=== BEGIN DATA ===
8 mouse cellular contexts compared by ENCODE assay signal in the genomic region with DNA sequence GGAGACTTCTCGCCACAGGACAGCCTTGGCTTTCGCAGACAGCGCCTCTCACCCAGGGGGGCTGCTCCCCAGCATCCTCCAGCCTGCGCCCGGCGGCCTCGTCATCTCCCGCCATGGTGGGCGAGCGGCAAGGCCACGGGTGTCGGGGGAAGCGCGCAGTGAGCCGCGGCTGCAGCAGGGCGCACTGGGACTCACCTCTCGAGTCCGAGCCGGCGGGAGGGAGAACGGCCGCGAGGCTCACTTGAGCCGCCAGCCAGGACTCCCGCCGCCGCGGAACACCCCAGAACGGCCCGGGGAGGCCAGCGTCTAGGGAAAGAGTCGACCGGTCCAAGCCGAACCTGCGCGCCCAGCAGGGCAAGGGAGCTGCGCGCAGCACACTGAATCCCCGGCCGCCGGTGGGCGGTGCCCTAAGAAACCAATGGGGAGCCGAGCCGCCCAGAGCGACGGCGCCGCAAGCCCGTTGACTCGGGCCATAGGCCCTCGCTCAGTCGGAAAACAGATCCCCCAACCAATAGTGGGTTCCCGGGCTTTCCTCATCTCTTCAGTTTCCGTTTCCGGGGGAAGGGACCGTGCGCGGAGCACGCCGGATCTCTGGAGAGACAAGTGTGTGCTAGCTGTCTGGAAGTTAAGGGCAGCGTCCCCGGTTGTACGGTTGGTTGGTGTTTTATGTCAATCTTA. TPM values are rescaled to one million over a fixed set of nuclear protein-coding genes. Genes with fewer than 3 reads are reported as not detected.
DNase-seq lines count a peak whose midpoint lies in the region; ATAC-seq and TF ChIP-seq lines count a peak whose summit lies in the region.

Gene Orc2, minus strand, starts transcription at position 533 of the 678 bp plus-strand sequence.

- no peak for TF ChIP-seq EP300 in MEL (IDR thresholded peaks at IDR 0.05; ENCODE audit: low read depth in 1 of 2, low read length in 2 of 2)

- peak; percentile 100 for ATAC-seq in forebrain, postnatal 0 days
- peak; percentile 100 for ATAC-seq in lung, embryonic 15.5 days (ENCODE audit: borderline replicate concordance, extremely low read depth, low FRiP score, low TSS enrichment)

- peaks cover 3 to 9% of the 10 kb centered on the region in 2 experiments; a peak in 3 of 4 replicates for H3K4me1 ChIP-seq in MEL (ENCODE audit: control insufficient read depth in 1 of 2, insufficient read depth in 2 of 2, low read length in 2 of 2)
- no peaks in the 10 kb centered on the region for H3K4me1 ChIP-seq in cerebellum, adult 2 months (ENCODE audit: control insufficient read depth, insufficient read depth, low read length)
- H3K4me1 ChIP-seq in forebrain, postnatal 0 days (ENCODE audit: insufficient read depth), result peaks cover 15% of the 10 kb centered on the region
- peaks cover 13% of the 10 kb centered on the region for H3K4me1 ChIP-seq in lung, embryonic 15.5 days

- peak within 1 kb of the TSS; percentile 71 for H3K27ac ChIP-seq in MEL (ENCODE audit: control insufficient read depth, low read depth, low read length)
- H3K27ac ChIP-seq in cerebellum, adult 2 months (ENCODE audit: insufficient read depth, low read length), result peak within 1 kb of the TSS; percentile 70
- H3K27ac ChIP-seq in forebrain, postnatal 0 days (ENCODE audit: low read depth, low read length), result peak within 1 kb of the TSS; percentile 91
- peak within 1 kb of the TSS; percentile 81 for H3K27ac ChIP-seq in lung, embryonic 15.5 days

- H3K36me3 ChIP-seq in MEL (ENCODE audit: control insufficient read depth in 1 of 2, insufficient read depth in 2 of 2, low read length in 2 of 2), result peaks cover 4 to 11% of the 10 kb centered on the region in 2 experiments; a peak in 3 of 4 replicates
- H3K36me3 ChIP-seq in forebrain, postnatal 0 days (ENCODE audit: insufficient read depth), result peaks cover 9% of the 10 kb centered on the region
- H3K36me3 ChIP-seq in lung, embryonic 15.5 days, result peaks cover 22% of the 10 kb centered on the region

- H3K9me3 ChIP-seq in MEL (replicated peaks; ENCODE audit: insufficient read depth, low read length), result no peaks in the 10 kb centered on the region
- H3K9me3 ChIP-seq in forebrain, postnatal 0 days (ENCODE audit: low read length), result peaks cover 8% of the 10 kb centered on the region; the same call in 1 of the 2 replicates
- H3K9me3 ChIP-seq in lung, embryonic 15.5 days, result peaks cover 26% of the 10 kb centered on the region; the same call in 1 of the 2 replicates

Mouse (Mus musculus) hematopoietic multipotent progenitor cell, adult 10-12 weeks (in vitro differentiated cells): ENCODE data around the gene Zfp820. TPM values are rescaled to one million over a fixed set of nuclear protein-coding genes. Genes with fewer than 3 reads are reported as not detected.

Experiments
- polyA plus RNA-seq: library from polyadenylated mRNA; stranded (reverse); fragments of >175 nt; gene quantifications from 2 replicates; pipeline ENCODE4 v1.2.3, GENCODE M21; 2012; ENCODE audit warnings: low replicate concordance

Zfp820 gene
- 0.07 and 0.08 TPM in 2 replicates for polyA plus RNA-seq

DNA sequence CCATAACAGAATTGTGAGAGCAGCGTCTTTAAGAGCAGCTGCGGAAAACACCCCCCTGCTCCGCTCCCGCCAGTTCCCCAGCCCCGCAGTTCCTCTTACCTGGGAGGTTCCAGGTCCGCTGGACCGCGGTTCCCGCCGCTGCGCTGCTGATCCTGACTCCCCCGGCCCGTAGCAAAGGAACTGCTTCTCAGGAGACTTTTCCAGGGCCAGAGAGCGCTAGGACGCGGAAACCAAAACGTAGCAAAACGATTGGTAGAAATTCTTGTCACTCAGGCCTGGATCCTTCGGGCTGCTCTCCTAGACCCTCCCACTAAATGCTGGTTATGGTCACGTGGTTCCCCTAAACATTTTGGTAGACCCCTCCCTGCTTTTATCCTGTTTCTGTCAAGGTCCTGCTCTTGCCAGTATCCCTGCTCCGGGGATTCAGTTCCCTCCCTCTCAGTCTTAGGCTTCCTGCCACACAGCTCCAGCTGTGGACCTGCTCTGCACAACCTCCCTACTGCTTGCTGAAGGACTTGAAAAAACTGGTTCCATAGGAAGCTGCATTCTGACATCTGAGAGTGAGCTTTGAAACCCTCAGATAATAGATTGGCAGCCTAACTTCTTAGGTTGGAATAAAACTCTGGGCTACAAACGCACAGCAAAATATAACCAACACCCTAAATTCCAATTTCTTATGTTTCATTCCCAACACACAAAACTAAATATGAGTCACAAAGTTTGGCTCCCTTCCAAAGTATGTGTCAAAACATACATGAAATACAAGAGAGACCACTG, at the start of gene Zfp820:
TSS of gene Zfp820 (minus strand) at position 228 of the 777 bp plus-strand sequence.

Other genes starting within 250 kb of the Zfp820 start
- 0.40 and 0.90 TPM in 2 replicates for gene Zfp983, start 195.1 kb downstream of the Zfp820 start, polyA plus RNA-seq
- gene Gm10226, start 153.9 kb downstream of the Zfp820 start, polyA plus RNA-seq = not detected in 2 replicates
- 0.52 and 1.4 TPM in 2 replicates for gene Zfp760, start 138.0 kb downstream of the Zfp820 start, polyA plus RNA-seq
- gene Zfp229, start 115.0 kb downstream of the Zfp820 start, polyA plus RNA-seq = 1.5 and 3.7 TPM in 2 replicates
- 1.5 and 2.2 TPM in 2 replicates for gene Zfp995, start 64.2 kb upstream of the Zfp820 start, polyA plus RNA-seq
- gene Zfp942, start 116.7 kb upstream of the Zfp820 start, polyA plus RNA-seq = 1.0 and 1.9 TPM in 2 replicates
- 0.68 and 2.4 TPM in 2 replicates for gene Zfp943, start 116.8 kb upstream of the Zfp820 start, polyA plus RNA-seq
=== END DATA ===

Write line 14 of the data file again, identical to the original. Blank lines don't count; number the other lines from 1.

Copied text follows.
- peak within 1 kb of the TSS; percentile 81 for H3K27ac ChIP-seq in lung, embryonic 15.5 days